8. The Tiger’s Daughter, by K. Arsenault Rivera. This sounds awesome and has queer heroines. Gimme! (I’m making eyes at Tor on Netgalley, here; I haven’t been accepted or rejected for the ARC yet.)
  9. Taste of Marrow, by Sarah Gailey. Gimme, gimme, gimme! I loved River of Teeth a lot more than I expected.
  10. Lightning in the Blood, by Marie Brennan. Wait. This is out today

That’s me disappearing off to read, folks! But do comment and let me know what you’re looking forward to. I always try and return comments!

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Review – The Loveless Princess

Posted 29 May, 2017 by Nikki in Reviews / 0 Comments

Cover of The Loveless Princess by Lilian BodleyThe Loveless Princess, Lilian Bodley

Received to review via Netgalley; publication date 3rd May 2017

There was a lot of potential for this to go really wrong, since it features an aromantic and asexual character in a typically heavily romance-is-your-happy-ever-after world. Princess Anette has to get married, and she’s not interested in the idea at all. It’s not the prince in particular: it’s the idea in general. She’s not interested in sex or romance at all; she doesn’t feel a lack of it in her life, she doesn’t even really feel curious about it.

But she has to get married all the same, to the son of Briar Rose, and everyone around her assures her that it’ll happen. She’ll find her happy ending with the prince.

Well, eventually she does, but not in the simple way they expect. Fortunately, she remains true to her stated identity throughout, without wavering; in that sense, the author deals with having an aro-ace character perfectly. And the setting is kind of cool, with various other fairytales popping their heads up to say hello — people are descending from a princess who could feel a pea through a hundred mattresses, witches can make jewels come out of your mouth whenever you speak, and three old spinning women have attended quite some weddings in their time as honoured guests. I liked all those references, and the way the story follows the logic of fairytales.

At times it does feel a little simplistic, but it takes a lot of work and space to build something really solid onto the fairytale base, and perhaps it’s wrong to expect it. The one thing that does feel wrong to me is that the antagonist is also aro-ace, and it motivates him to be a real ass to everyone. I get that bitterness and loneliness can really mess you up, but ugh.

Rating: 3/5

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Review – Herding Hemingway’s Cats

Posted 28 May, 2017 by Nikki in Reviews / 0 Comments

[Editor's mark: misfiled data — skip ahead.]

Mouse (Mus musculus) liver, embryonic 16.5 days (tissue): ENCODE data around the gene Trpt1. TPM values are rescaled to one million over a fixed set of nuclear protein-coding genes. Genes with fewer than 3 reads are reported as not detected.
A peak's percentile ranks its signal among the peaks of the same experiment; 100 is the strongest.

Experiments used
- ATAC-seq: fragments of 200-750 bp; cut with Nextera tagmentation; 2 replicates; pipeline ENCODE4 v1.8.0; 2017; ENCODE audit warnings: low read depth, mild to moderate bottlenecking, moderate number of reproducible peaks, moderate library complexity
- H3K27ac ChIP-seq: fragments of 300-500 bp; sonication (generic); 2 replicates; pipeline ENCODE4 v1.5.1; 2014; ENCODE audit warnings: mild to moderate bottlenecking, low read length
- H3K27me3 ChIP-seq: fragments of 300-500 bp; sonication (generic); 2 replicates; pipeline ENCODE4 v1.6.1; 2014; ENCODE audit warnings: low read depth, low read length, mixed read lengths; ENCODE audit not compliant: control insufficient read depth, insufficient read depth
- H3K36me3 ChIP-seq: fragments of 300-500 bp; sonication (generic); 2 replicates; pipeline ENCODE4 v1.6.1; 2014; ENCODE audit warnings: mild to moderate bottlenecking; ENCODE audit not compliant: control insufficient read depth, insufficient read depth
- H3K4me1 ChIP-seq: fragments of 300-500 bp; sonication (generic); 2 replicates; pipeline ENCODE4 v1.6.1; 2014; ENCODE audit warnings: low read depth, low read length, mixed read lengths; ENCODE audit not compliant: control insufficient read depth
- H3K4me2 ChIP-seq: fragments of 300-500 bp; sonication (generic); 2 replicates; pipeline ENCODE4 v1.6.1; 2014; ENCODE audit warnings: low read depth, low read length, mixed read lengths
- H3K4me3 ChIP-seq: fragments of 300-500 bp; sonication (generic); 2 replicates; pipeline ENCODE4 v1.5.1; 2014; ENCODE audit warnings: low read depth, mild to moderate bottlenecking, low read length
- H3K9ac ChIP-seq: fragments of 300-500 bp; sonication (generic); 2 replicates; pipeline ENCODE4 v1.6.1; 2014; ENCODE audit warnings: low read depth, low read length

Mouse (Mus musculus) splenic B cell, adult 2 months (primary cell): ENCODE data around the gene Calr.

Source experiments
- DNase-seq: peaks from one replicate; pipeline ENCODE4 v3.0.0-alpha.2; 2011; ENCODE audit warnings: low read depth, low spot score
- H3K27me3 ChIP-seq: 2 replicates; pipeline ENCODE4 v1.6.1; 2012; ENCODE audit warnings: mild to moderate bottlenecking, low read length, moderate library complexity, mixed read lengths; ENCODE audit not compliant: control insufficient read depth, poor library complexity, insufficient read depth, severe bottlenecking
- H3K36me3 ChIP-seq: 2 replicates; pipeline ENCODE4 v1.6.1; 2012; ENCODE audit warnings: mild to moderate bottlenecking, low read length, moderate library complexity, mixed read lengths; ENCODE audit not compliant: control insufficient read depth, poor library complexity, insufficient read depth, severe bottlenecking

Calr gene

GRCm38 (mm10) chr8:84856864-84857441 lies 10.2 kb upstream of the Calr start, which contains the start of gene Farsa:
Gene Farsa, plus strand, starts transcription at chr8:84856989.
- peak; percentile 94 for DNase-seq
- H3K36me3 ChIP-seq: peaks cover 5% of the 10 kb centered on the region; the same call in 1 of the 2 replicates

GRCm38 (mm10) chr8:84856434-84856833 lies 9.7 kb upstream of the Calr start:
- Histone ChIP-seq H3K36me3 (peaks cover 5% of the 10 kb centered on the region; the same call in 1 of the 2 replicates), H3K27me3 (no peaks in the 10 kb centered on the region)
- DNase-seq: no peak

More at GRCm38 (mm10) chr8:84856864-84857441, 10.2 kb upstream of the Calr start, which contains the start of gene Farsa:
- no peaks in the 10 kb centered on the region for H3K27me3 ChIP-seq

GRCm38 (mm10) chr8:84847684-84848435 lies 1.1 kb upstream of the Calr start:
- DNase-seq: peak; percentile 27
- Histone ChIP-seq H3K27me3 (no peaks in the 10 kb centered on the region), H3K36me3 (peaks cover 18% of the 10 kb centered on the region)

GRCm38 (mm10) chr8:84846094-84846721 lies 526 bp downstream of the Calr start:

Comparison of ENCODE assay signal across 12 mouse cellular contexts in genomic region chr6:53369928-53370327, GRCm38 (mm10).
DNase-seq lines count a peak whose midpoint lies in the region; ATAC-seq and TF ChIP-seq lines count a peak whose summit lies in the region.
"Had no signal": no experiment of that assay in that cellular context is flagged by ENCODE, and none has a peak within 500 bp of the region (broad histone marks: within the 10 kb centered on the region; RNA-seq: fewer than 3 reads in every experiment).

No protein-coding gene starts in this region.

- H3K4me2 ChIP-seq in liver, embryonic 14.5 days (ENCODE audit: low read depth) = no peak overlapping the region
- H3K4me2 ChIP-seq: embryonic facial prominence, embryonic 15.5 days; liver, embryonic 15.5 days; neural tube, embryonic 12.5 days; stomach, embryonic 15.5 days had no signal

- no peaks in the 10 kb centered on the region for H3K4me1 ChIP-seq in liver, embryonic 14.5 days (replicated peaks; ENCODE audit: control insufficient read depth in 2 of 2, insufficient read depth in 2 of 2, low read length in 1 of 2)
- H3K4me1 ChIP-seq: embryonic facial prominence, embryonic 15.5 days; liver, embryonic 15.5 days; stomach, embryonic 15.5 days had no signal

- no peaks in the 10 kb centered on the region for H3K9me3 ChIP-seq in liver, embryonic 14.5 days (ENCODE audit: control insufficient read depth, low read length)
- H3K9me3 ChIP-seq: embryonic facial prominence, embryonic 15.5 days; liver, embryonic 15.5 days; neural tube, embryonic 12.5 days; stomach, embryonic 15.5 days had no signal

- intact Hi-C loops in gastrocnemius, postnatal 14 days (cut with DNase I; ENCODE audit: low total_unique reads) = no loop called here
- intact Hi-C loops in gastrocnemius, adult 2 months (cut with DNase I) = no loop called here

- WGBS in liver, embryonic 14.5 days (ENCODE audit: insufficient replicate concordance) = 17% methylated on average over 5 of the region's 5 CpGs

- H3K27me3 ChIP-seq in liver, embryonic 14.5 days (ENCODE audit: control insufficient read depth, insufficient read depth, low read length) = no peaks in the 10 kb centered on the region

Cover of Herding Hemingway's Cats by Kat ArneyHerding Hemingway’s Cats, Kat Arney

I didn’t expect to get that much out of this, since it explores the subject of genetics — I read a lot about genetics, after all, and have done one or two modules focusing on it. And it’s true that the tone is very light and journalistic, quippy and light and funny, but it also has an extensive section for further reading and covers some fascinating topics I didn’t know about. The section on epigenetics was particularly interesting; I’ve seen a lot of enthusiasm for epigenetics, of course, but this was a more measured and conservative interpretation.

It’s the kind of book that left me turning to my wife and saying, “hey, did you know…?” a lot, and looking up things online (like Minoo Rassoulzadegan’s white-gloved mice). There’s a lot of complications and new things coming out about genetics, and this proved to be an excellent survey of that.

The only thing I disliked was the way the interviews were presented — almost like a dialogue in a novel, but without new paragraphs for new speakers. It made it a little difficult to follow, and I’m not all that interested in what kind of shoes the scientist in question was wearing during the interview.

Rating: 4/5

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Review – Passion Play

Posted 27 May, 2017 by Nikki in Reviews / 0 Comments

Cover of Passion Play, by Sean StewartPassion Play, Sean Stewart

Received to review via Netgalley; publication date 14th June 2017

I wasn’t sure where this one was going, but it ended up darker than I expected. I kept waiting for something to happen, and then it got all messed around — saying it got turned on its head wouldn’t quite be true, because it made perfect sense and it was coming all along, but I wasn’t quite expecting that. It’s a powerful story, and that ending has a heck of a sting in the tail.